I hyphenated Each-Other on purpose, because as I typed the title to this post, I real-eye-z’ed (meaning saw with my real eyes, not the eyes of ego ) that this is not just about supporting women (as I had originally thought…I wanted to write about sisterhood), this is about every Other Being we encounter in our lives (even the ones who make us want to vomit, maybe, even them).
The world is hurting.
Everywhere I look (and I don’t watch the news, or read papers…but how can we escape what is finally being broadcast after decades of being quietly ignored, shame on us for looking away) people are hurting and angry and scared. And they should be. We should be. Things are grossly wrong in this country, aside from the serious lack of ethics in our politicians (it seems smarmier to me this time, as the vitriol and toxicity are at an all-time high), we are being faced (again? finally? why can’t we give this issue the awareness and time it deserves?) with serious problems of racism and a third wave of feminism. People are sick of being treated as “less than” and (white people are) scared of unknowingly perpetuating these issues.
This post really isn’t about the problems. It is not about racism or sexism or politics.
I would rather focus on the small actions I (and maybe you) can take every day, to start knitting the world back together.
“We are all just walking each other home” – Alan Watts
So, how do we “walk” together?
Here is what I am doing:
I am holding doors open for people, people of all colors, and women (I want to hug each woman, each woman wearing a headscarf or rocking beautiful dreadlocks. I want to whisper, We are in this together, Sister. I don’t, because I know how arrogant and condescending that would be…a white woman telling a woman of a different color that Everything Will Be Ok doesn’t work right now. But oh, how my heart aches to connect and whisper and hold hands.)
I am telling women they are beautiful when I see them on the street. I am nice about it. I smile. I gently say, “You are amazing. The world needs you.” It is tough at first. It gets easier. The more we stand for love, the stronger the courage-muscle gets.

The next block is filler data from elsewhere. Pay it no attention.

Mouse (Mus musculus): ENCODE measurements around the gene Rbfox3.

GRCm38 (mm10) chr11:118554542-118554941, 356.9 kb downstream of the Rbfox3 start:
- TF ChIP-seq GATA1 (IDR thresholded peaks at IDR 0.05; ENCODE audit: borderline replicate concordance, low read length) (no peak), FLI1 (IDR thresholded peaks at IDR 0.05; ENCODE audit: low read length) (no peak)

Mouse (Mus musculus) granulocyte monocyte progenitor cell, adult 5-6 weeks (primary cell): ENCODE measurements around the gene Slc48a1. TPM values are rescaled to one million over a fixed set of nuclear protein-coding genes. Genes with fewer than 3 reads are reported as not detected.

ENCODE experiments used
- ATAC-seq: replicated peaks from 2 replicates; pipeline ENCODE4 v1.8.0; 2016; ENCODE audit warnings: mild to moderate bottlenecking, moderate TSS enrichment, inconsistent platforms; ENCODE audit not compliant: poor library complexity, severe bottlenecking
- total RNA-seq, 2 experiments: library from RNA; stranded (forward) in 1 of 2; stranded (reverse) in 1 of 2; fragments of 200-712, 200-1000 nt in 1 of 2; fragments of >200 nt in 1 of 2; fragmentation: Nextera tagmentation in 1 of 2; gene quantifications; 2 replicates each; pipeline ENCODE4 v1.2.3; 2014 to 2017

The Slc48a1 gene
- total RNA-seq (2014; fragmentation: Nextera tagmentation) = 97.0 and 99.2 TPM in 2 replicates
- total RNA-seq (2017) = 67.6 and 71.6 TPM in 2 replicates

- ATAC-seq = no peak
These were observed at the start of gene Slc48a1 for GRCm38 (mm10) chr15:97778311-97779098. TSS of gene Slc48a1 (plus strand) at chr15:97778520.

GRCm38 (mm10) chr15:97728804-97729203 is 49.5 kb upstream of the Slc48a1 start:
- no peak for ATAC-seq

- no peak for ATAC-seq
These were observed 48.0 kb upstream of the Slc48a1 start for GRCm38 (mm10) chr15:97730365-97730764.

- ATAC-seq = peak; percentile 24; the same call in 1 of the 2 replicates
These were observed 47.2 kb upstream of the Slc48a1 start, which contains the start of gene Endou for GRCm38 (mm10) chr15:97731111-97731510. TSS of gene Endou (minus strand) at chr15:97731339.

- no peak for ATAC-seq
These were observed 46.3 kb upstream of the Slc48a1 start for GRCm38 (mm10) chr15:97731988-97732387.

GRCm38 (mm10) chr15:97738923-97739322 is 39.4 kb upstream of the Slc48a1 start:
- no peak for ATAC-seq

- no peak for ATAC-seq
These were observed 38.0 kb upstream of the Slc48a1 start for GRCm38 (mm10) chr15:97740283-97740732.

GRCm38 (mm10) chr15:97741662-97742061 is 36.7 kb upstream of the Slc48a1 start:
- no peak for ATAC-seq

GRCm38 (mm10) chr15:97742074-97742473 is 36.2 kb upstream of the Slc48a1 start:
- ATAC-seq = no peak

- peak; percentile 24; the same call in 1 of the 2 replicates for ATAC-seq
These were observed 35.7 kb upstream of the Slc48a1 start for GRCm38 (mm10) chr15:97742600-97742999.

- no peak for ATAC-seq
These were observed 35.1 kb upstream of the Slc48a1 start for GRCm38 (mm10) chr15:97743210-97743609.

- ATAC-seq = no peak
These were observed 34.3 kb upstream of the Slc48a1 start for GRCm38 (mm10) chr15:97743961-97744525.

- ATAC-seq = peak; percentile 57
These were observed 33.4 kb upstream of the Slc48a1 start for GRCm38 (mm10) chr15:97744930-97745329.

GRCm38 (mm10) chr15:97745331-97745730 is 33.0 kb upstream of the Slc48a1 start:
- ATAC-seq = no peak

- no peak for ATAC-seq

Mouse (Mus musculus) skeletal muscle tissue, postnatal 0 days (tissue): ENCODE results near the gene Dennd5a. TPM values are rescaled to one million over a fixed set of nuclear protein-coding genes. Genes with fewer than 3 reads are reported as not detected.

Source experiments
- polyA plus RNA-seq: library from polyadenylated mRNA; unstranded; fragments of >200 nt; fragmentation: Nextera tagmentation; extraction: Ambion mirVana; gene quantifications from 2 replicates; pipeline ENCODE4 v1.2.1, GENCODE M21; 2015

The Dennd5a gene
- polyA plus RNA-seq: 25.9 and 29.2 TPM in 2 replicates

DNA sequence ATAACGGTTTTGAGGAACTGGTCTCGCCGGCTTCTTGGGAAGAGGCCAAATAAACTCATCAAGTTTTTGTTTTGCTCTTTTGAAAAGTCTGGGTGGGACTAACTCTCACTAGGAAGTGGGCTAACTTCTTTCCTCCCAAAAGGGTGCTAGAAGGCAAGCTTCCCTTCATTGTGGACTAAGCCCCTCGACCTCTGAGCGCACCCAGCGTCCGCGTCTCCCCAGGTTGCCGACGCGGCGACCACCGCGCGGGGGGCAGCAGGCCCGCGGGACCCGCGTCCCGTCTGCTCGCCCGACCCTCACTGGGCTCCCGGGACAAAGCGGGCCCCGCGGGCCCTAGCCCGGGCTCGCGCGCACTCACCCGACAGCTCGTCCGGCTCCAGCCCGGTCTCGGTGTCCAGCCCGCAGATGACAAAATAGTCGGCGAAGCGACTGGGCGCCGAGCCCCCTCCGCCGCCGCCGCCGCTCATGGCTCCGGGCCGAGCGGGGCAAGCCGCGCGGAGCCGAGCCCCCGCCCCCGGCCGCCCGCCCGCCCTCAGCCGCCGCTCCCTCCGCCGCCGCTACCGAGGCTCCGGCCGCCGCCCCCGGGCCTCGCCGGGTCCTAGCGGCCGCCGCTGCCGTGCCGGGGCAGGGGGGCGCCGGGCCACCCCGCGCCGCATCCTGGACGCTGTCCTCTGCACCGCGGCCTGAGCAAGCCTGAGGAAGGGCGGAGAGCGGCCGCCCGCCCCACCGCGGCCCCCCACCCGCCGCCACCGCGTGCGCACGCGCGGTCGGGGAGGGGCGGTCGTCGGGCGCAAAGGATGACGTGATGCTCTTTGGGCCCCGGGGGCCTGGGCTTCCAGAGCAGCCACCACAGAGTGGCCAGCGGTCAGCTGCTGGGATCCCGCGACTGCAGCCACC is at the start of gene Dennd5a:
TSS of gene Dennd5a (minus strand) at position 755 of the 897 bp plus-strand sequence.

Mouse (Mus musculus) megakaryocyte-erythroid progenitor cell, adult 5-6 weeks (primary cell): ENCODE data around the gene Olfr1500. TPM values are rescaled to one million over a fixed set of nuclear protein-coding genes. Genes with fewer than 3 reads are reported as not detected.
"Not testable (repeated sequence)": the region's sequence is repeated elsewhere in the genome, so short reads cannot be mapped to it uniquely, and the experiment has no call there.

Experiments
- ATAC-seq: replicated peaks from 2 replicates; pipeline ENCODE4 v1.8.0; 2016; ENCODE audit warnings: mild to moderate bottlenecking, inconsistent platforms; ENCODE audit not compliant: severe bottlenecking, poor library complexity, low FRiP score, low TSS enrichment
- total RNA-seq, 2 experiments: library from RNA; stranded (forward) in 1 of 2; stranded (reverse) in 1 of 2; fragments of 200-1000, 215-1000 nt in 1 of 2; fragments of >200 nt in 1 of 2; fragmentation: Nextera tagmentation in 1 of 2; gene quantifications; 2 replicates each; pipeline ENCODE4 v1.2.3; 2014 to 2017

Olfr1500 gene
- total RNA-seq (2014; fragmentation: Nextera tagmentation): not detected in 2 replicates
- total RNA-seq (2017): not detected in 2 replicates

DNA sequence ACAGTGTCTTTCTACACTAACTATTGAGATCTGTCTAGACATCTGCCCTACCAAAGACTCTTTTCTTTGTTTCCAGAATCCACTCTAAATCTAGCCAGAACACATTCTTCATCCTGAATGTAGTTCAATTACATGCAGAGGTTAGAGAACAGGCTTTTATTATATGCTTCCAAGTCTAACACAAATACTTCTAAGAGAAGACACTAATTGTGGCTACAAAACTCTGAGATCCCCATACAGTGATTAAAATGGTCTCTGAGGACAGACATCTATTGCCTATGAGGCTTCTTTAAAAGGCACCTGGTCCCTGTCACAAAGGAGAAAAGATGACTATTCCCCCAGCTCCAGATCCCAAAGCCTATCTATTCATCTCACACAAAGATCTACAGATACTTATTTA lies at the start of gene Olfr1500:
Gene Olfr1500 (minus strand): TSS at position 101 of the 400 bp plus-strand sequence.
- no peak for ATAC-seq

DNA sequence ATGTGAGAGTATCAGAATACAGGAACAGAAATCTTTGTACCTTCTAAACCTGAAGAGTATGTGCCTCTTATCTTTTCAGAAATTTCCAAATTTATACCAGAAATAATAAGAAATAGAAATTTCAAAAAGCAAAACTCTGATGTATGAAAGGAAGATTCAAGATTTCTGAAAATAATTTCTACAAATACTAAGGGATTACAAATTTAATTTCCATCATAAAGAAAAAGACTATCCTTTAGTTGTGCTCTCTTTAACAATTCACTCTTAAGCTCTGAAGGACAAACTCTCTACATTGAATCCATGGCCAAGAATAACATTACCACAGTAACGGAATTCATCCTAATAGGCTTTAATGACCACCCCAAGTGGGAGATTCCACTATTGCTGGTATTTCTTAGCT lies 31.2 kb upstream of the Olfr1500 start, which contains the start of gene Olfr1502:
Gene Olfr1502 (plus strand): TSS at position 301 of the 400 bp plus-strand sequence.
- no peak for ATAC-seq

I make eye contact and smile. Or, I nod my head in greeting. I am a white woman who wraps her head in scarves; people wonder if this makes me a cancer-warrior, a terrorist, or a monk (p.s. I am none of these things). I get looked at, a lot. I greet looks of wary confusion with an open heart: I beg to be asked why I cover. I will answer compassionately. I will remember that not everyone will understand or accept my answers.
I am good to children. I grin, and make silly faces. I say Hi, shyly. I let them know that women who cover their heads are nice and not monsters. At least, I hope that’s what happens. It’s just a seed to plant in a young mind learning the world.
I speak up when I see something happening that is not OK. I use my white privilege to help others. I stopped being silent when I saw things. I stopped just witnessing things, because the guilt afterwards weighed on me ever so much more than a moment of embarrassment might while I fumble to step in and support someone. It’s not huge things. It’s Facebook comments; it’s asking people to re-think the joke they just told. Small moments of pursuing justice.
These little actions don’t even happen every day, but they are how I walk through the world right now. My arms are open, ready to catch someone falling.
And I hope, that when I am having a rough day, that a kind woman stops me to remind me:
the world needs you
We are all precious. Each life, a universe. Let us start to see the magnificence of Others, and to live in the awareness of That.
Until the next,